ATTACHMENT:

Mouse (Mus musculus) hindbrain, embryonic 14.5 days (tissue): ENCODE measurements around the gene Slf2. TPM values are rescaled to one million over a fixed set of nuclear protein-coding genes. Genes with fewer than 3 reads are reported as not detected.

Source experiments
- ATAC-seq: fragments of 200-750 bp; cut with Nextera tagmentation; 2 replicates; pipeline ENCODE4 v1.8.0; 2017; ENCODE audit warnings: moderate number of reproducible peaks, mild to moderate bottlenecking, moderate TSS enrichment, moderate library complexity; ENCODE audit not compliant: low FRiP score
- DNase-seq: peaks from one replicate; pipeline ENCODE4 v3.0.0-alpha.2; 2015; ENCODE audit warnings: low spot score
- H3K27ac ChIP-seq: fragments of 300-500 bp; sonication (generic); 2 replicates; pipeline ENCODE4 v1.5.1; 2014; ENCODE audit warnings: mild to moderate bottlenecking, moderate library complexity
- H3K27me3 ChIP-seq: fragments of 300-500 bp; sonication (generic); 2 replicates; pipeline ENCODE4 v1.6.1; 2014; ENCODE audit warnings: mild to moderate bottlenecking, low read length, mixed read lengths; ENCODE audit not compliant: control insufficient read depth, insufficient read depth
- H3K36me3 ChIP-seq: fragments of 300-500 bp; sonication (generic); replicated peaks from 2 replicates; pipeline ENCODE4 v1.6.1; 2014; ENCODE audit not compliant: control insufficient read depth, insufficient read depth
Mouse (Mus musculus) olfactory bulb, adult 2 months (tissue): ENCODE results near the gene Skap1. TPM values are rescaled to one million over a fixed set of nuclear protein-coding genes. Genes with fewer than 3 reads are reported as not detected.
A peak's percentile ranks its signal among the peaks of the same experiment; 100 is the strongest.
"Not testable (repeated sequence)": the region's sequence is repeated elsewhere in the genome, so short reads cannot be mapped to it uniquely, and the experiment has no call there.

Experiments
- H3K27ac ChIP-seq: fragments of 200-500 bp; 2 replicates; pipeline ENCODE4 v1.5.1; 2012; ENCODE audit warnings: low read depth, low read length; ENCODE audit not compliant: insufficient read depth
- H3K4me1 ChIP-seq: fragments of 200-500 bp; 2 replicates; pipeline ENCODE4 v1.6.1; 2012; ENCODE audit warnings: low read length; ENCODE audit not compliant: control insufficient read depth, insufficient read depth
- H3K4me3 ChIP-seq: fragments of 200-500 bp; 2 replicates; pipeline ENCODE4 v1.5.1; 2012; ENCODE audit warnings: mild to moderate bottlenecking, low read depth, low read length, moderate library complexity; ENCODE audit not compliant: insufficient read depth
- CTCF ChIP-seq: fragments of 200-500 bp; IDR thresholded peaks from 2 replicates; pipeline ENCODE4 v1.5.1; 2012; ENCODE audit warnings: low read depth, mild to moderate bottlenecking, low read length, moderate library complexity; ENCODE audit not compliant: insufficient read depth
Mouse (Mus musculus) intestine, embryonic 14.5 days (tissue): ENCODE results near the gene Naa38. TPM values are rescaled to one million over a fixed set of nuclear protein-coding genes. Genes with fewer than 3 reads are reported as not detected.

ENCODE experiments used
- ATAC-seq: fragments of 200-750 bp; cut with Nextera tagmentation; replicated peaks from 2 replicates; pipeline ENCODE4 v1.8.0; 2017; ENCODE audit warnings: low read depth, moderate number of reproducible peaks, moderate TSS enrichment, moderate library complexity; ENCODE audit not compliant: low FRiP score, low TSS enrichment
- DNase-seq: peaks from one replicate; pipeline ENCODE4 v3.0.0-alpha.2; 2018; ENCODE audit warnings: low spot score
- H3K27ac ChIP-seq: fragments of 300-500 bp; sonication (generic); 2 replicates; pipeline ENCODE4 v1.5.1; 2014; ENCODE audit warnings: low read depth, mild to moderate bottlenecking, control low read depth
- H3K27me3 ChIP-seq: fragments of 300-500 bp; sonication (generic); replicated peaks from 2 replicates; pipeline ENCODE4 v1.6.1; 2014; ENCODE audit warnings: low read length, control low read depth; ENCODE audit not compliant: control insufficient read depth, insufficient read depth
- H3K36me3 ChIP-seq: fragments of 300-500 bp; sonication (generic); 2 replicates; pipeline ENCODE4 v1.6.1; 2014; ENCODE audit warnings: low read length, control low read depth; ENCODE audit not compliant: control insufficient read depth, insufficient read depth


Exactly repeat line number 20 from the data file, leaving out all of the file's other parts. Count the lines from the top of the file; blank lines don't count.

- H3K27ac ChIP-seq: fragments of 300-500 bp; sonication (generic); 2 replicates; pipeline ENCODE4 v1.5.1; 2014; ENCODE audit warnings: low read depth, mild to moderate bottlenecking, control low read depth